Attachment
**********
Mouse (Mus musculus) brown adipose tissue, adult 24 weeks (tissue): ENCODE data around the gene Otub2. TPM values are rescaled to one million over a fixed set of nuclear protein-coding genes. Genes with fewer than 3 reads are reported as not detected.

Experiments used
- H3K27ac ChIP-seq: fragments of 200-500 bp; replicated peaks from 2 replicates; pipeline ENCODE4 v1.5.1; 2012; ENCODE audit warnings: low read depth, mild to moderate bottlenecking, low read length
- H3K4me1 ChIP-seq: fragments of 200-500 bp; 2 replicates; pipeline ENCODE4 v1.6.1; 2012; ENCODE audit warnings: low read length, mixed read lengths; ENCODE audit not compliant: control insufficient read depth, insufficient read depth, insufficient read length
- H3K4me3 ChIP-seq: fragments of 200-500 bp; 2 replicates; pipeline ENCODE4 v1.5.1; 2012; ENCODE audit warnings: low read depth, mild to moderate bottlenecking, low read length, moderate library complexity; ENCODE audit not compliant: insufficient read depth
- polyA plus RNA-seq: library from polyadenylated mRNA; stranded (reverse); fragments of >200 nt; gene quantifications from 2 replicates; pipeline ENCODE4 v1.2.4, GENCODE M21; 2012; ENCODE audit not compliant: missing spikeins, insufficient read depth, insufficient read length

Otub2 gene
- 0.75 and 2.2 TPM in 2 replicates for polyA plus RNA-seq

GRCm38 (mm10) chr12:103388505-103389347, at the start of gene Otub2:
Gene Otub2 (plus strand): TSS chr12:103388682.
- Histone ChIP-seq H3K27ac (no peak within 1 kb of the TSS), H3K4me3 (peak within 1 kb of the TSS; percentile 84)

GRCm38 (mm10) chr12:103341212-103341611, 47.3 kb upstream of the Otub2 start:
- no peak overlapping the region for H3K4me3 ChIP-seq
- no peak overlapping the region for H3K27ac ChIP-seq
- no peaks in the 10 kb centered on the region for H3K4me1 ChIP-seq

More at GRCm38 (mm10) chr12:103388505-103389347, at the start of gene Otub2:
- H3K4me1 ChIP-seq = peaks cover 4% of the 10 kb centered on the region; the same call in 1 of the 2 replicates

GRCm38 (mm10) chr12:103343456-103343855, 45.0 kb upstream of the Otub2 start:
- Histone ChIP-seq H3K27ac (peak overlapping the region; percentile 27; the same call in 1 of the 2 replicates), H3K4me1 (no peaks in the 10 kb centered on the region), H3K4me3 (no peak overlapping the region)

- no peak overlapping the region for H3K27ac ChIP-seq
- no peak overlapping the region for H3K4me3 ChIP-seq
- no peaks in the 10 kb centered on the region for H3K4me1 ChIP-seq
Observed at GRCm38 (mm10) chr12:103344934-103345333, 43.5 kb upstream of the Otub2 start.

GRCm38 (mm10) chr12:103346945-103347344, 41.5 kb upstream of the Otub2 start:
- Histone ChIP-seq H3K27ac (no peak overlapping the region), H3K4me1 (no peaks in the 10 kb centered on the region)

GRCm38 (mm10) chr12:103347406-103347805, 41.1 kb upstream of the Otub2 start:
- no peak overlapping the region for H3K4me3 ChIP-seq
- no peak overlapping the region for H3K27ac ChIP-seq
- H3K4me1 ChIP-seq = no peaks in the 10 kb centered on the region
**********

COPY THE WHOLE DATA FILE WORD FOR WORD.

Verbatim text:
Mouse (Mus musculus) brown adipose tissue, adult 24 weeks (tissue): ENCODE data around the gene Otub2. TPM values are rescaled to one million over a fixed set of nuclear protein-coding genes. Genes with fewer than 3 reads are reported as not detected.

Experiments used
- H3K27ac ChIP-seq: fragments of 200-500 bp; replicated peaks from 2 replicates; pipeline ENCODE4 v1.5.1; 2012; ENCODE audit warnings: low read depth, mild to moderate bottlenecking, low read length
- H3K4me1 ChIP-seq: fragments of 200-500 bp; 2 replicates; pipeline ENCODE4 v1.6.1; 2012; ENCODE audit warnings: low read length, mixed read lengths; ENCODE audit not compliant: control insufficient read depth, insufficient read depth, insufficient read length
- H3K4me3 ChIP-seq: fragments of 200-500 bp; 2 replicates; pipeline ENCODE4 v1.5.1; 2012; ENCODE audit warnings: low read depth, mild to moderate bottlenecking, low read length, moderate library complexity; ENCODE audit not compliant: insufficient read depth
- polyA plus RNA-seq: library from polyadenylated mRNA; stranded (reverse); fragments of >200 nt; gene quantifications from 2 replicates; pipeline ENCODE4 v1.2.4, GENCODE M21; 2012; ENCODE audit not compliant: missing spikeins, insufficient read depth, insufficient read length

Otub2 gene
- 0.75 and 2.2 TPM in 2 replicates for polyA plus RNA-seq

GRCm38 (mm10) chr12:103388505-103389347, at the start of gene Otub2:
Gene Otub2 (plus strand): TSS chr12:103388682.
- Histone ChIP-seq H3K27ac (no peak within 1 kb of the TSS), H3K4me3 (peak within 1 kb of the TSS; percentile 84)

GRCm38 (mm10) chr12:103341212-103341611, 47.3 kb upstream of the Otub2 start:
- no peak overlapping the region for H3K4me3 ChIP-seq
- no peak overlapping the region for H3K27ac ChIP-seq
- no peaks in the 10 kb centered on the region for H3K4me1 ChIP-seq

More at GRCm38 (mm10) chr12:103388505-103389347, at the start of gene Otub2:
- H3K4me1 ChIP-seq = peaks cover 4% of the 10 kb centered on the region; the same call in 1 of the 2 replicates

GRCm38 (mm10) chr12:103343456-103343855, 45.0 kb upstream of the Otub2 start:
- Histone ChIP-seq H3K27ac (peak overlapping the region; percentile 27; the same call in 1 of the 2 replicates), H3K4me1 (no peaks in the 10 kb centered on the region), H3K4me3 (no peak overlapping the region)

- no peak overlapping the region for H3K27ac ChIP-seq
- no peak overlapping the region for H3K4me3 ChIP-seq
- no peaks in the 10 kb centered on the region for H3K4me1 ChIP-seq
Observed at GRCm38 (mm10) chr12:103344934-103345333, 43.5 kb upstream of the Otub2 start.

GRCm38 (mm10) chr12:103346945-103347344, 41.5 kb upstream of the Otub2 start:
- Histone ChIP-seq H3K27ac (no peak overlapping the region), H3K4me1 (no peaks in the 10 kb centered on the region)

GRCm38 (mm10) chr12:103347406-103347805, 41.1 kb upstream of the Otub2 start:
- no peak overlapping the region for H3K4me3 ChIP-seq
- no peak overlapping the region for H3K27ac ChIP-seq
- H3K4me1 ChIP-seq = no peaks in the 10 kb centered on the region